Sri Lanka, officially the Democratic Socialist Republic of Sri Lanka, is an island country in South Asia, located in the Indian Ocean to the southwest of the Bay of Bengal and to the southeast of the Arabian Sea. The island is historically and culturally intertwined with the Indian subcontinent, but is geographically separated from the Indian subcontinent by the Gulf of Mannar and the Palk Strait. The legislative capital, Sri Jayawardenepura Kotte, is a suburb of the commercial capital and largest city, Colombo.

Limestone Sedimentary rocks made of calcium carbonate

Limestone is a carbonate sedimentary rock that is often composed of the skeletal fragments of marine organisms such as coral, foraminifera, and molluscs. Its major materials are the minerals calcite and aragonite, which are different crystal forms of calcium carbonate (CaCO3). A closely related rock is dolostone, which contains a high percentage of the mineral dolomite, CaMg(CO3)2. In fact, in old USGS publications, dolostone was referred to as magnesian limestone, a term now reserved for magnesium-deficient dolostones or magnesium-rich limestones.

Spinel, (Mg,Fe)(Al,Cr)2O4, is common in peridotite in the uppermost Earth's mantle, between approximately 20 km to approximately 120 km, possibly to lower depths depending on the chromium content. [6] At significantly shallower depths, above the Moho, calcic plagioclase is the more stable aluminous mineral in peridotite while garnet is the stable phase deeper in the mantle below the spinel stability region.

Peridotite A coarse-grained ultramafic igneous rock

Peridotite is a dense, coarse-grained igneous rock consisting mostly of the minerals olivine and pyroxene. Peridotite is ultramafic, as the rock contains less than 45% silica (SiO4−
4
). It is high in magnesium (Mg2+), reflecting the high proportions of magnesium-rich olivine, with appreciable iron. Peridotite is derived from the Earth's mantle, either as solid blocks and fragments, or as crystals accumulated from magmas that formed in the mantle. The compositions of peridotites from these layered igneous complexes vary widely, reflecting the relative proportions of pyroxenes, chromite, plagioclase, and amphibole.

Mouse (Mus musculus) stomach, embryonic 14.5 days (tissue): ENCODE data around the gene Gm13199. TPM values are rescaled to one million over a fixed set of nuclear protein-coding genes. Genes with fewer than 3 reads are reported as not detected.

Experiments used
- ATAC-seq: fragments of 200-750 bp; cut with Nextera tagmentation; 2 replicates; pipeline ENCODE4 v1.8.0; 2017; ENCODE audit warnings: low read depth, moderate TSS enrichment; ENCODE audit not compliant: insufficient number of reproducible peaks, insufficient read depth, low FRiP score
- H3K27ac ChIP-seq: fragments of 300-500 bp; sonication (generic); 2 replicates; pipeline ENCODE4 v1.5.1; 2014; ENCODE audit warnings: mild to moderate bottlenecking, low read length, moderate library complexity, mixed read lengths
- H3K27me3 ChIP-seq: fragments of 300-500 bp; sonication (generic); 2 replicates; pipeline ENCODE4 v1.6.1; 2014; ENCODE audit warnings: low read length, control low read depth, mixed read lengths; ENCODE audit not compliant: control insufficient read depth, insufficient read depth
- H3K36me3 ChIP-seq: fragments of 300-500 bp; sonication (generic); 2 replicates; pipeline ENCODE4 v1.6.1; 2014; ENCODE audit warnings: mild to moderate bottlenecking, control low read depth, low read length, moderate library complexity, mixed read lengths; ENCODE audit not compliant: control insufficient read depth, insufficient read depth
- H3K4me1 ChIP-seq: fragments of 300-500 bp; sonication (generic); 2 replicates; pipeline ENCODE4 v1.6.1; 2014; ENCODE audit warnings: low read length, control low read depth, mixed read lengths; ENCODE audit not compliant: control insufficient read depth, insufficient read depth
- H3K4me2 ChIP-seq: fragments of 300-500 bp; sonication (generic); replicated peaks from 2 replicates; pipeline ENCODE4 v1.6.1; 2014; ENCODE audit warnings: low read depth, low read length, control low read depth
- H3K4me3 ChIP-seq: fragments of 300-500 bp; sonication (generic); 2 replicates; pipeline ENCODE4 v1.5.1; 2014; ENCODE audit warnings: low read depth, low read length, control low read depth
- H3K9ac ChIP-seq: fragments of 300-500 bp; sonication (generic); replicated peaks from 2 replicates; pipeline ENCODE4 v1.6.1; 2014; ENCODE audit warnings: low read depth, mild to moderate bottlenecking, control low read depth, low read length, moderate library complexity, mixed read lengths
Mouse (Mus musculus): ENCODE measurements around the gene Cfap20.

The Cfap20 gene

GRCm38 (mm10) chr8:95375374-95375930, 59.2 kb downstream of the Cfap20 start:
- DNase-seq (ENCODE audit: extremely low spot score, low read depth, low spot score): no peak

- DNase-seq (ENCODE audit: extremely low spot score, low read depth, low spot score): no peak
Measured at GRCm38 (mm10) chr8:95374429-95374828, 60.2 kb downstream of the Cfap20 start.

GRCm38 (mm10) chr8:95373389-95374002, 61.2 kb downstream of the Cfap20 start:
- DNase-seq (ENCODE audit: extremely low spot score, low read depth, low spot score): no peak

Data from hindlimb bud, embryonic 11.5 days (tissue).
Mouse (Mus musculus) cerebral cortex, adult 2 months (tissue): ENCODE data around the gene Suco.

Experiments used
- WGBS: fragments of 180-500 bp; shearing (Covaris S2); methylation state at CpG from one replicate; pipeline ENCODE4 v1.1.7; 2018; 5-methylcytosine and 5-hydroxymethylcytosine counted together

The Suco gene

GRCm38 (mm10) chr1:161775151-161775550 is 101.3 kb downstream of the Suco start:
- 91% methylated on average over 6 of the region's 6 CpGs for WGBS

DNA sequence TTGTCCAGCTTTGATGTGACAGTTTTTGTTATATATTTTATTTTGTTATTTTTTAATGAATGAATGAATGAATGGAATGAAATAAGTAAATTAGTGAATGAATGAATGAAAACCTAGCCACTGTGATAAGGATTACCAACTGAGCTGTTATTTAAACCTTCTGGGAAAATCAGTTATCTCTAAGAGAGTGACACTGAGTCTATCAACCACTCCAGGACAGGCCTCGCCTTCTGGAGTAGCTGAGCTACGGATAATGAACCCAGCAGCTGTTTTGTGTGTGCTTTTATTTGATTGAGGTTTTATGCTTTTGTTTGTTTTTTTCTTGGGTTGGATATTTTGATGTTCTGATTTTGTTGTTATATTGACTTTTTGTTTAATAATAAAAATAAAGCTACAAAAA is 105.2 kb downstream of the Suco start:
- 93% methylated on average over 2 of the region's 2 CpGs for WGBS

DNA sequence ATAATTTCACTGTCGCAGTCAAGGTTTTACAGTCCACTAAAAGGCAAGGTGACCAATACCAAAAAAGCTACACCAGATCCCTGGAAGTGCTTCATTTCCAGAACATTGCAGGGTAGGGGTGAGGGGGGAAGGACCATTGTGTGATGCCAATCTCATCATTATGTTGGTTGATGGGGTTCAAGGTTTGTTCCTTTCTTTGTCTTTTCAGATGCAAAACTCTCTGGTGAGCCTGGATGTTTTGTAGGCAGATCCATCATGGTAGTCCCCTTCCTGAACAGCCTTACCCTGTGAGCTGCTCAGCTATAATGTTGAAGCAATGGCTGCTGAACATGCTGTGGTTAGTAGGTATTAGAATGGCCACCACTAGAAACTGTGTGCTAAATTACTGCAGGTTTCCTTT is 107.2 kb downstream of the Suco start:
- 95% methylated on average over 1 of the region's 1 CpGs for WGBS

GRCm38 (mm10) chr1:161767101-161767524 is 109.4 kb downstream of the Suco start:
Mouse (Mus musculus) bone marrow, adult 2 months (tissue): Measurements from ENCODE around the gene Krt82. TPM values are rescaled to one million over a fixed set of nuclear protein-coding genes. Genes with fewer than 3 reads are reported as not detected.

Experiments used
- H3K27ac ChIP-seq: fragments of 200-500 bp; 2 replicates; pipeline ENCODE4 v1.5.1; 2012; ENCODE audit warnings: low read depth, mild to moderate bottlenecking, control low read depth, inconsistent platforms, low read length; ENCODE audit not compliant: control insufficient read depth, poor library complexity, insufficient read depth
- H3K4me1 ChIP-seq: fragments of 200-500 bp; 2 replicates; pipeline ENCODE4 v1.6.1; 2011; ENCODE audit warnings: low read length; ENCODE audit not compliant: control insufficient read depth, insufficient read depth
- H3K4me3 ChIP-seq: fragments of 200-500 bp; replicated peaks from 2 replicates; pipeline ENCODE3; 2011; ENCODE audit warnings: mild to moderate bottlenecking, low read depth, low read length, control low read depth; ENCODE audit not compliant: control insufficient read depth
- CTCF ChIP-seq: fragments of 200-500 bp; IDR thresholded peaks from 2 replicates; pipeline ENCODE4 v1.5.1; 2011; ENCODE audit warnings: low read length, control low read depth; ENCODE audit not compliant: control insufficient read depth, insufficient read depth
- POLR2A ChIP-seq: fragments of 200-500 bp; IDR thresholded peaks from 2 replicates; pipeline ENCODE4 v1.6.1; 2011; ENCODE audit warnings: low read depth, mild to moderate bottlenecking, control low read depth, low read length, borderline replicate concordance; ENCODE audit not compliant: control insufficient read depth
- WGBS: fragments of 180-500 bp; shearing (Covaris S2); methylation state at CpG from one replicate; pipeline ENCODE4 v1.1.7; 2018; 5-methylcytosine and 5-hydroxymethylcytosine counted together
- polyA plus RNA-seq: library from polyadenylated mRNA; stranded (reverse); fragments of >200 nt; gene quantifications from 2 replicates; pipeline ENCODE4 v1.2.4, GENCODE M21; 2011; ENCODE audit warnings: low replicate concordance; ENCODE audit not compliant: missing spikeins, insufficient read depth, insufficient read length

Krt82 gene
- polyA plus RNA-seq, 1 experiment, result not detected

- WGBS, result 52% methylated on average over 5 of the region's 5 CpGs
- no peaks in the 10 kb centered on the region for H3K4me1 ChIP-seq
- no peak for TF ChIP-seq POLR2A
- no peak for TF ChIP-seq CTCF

Mohorovičić discontinuity Boundary between the Earths crust and the mantle

The Mohorovičić discontinuity, usually referred to as the Moho, is the boundary between the Earth's crust and the mantle.

Plagioclase feldspars, albite - anorthite solid solution series

Plagioclase is a series of tectosilicate (framework silicate) minerals within the feldspar group. Rather than referring to a particular mineral with a specific chemical composition, plagioclase is a continuous solid solution series, more properly known as the plagioclase feldspar series (from the Ancient Greek for "oblique fracture", in reference to its two cleavage angles). This was first shown by the German mineralogist Johann Friedrich Christian Hessel (1796–1872) in 1826. The series ranges from albite to anorthite endmembers (with respective compositions NaAlSi3O8 to CaAl2Si2O8), where sodium and calcium atoms can substitute for each other in the mineral's crystal lattice structure. Plagioclase in hand samples is often identified by its polysynthetic crystal twinning or 'record-groove' effect.